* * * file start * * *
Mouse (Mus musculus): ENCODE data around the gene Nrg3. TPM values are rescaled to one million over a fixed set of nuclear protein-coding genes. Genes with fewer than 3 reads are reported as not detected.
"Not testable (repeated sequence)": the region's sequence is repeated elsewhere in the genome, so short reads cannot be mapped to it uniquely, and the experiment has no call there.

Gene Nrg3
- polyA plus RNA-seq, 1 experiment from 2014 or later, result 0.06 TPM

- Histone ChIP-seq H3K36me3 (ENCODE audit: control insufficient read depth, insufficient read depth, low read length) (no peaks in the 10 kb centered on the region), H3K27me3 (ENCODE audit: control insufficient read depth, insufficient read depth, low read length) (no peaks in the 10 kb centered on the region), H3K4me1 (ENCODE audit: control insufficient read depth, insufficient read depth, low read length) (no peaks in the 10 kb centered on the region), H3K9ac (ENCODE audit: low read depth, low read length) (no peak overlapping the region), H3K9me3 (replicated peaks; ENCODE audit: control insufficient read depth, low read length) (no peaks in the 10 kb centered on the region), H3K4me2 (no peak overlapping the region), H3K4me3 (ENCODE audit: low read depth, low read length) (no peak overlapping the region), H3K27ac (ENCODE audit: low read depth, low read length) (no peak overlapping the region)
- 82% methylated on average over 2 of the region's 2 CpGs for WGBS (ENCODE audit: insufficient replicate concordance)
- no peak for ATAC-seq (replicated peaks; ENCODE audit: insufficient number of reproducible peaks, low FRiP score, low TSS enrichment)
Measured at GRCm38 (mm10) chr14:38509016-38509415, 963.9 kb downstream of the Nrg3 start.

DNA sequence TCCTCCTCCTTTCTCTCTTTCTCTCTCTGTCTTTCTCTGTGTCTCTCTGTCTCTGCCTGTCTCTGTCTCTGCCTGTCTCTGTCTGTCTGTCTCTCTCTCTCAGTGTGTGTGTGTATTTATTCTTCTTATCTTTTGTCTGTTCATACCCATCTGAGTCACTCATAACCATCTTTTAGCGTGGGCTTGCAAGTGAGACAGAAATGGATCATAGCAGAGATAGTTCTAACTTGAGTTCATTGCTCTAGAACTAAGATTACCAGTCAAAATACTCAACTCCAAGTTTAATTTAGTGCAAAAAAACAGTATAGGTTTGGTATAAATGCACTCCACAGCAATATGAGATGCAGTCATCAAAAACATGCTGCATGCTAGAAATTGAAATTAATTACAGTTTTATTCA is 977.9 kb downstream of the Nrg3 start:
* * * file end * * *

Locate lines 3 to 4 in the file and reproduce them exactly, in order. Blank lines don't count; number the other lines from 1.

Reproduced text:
Gene Nrg3
- polyA plus RNA-seq, 1 experiment from 2014 or later, result 0.06 TPM